Research Services Librarian in the David M. Rubenstein Rare Book and Manuscript Library
Years at Duke: Four.
What I do at Duke: Kate Collins assists researchers interested in rare books and manuscripts contained in the David M. Rubenstein Rare Book & Manuscript Library. Researchers run the gamut from local high school students to Duke faculty members and scholars from around the world. Because the library’s collections and researchers who use them are so diverse, Collins has no “typical” day. “One day I might help a genealogist trying to track down an ancestor’s diary, examine a 15th century book to answer questions for a book history scholar in Europe and meet with an undergraduate student researching activism the civil rights movement in North Carolina,” Collins said.
What I love about Duke: “I’m a curious person. Being able to work somewhere where that curiosity is continually refreshed is great,” Collins said. Collins studied history and English at Vassar College before receiving a master’s in library science from University of North Carolina at Chapel Hill. She’s delighted to work in a library with a prestigious and rare collection. The Rubenstein Library currently holds more than 350,000 rare books and 10,000 manuscripts, ranging from millennia-old clay tablets to information being tweeted out today. Some of Collins’ favorite Rubenstein pieces include a collection of letters written by enslaved people in the antebellum South, as well as the library’s “History of Medicine” collections, which feature centuries-old medical documents and instruments.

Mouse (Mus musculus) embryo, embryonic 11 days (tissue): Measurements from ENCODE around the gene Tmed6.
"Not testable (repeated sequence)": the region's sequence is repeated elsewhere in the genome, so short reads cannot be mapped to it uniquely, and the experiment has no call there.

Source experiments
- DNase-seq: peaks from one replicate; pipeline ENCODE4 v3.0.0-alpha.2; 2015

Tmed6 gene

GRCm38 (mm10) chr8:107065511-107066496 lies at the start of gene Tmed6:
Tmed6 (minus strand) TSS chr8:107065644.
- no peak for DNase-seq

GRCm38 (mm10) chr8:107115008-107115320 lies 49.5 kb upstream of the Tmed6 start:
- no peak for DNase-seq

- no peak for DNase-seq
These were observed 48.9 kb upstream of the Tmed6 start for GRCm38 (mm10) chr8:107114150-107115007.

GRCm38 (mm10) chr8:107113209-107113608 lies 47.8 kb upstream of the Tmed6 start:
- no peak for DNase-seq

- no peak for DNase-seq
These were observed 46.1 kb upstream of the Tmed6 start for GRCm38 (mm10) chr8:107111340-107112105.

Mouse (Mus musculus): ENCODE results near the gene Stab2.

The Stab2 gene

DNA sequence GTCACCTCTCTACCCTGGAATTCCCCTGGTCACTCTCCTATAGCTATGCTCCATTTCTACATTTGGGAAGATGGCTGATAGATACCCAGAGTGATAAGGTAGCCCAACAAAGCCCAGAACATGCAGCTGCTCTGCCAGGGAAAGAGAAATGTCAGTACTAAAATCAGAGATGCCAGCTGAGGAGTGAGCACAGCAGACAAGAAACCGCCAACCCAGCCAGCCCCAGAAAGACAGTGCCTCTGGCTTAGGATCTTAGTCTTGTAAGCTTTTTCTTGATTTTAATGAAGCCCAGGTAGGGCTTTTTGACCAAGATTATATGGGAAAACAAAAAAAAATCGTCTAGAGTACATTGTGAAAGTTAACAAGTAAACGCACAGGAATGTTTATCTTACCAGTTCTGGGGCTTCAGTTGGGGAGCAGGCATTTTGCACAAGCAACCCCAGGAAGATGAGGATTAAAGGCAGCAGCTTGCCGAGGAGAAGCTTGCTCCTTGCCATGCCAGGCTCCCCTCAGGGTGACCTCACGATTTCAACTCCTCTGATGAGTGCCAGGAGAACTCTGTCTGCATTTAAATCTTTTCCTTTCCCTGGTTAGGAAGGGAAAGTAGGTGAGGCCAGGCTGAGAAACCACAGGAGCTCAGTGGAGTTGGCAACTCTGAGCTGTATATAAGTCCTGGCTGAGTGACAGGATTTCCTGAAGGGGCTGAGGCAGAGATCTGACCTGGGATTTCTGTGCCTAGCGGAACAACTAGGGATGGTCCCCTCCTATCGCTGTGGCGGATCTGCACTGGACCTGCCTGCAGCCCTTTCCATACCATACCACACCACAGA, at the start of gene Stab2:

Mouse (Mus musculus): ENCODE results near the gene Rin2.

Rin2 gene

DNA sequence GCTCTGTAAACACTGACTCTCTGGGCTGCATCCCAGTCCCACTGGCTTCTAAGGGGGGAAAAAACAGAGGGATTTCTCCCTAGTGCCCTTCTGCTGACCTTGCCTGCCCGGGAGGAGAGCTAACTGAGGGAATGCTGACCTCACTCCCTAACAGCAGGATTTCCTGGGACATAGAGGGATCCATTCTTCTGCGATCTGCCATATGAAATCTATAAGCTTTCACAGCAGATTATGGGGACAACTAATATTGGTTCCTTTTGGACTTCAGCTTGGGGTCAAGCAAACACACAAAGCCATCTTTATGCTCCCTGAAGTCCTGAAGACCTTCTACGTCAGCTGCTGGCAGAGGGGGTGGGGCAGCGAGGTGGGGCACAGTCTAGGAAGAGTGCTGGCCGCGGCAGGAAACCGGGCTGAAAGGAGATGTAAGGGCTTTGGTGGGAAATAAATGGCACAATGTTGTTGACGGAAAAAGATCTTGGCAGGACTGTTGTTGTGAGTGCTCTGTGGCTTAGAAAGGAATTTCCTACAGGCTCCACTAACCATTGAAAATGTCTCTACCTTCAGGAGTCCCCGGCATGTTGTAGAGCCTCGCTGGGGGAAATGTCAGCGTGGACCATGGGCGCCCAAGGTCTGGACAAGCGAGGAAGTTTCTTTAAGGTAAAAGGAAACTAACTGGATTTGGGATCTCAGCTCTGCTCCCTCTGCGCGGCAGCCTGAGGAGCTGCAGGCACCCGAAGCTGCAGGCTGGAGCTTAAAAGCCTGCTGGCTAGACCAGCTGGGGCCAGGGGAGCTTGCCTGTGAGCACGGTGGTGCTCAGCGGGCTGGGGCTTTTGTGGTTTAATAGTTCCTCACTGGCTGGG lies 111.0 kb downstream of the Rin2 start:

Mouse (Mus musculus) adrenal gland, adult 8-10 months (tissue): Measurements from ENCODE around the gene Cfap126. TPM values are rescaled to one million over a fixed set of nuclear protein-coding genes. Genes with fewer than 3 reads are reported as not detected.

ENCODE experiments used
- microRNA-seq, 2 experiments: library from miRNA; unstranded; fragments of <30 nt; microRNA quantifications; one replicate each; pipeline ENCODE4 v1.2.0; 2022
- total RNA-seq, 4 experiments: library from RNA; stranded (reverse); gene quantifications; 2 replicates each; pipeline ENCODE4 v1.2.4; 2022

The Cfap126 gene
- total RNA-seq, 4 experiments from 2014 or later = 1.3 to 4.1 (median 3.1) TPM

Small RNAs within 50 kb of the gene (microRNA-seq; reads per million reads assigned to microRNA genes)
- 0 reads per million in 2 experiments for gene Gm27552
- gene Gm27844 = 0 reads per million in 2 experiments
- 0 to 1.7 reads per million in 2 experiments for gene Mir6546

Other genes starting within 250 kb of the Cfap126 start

A memorable day at work: For Collins, diverse days full of lots of duties are memorable days. During a recent memorable day, she worked with a team digitizing business and personal papers from the 19th century in the morning. During the afternoon, she worked a desk shift in a very busy library reading room. In between, she helped a group of Duke students research short story publications in 1800s periodicals. Touching such history—literally – is a favorite perk of the job. “In one sense, it makes you feel very small and insignificant but also very connected,” she said. “You’re just one anchor in a long chain of history and you are connected to everyone else in that chain.”
Historical food side project: An editor of the Rubenstein Library’s blog, Collins started the “Test Kitchen” series in 2014. In the series, library staff test historical recipes they’ve encountered throughout the library’s collections. Collins cooked one recipe, an 1870 recipe for sweet potato custard from The Rural Carolinian magazine. “We’d seen projects like “Cooking in the Archives” out of the Kislak Center at the University of Pennsylvania, and started thinking about all of the recipes we’d encountered in our collections and that it could be fun to try them out,” Collins said.
First ever job: “I was a clerk at a farm stand produce market. It was my first job where I learned how to provide good customer service.”
Best advice ever received: “To be the person you want to be. Put out into the world what you want to see.”
What she reads: “Not surprisingly, I’ve been reading a lot of pregnancy books,” joked Collins, who is expecting her first child, a baby girl, in July. A recent non-pregnancy favorite is Jhumpa Lahiri’s “The Lowland.”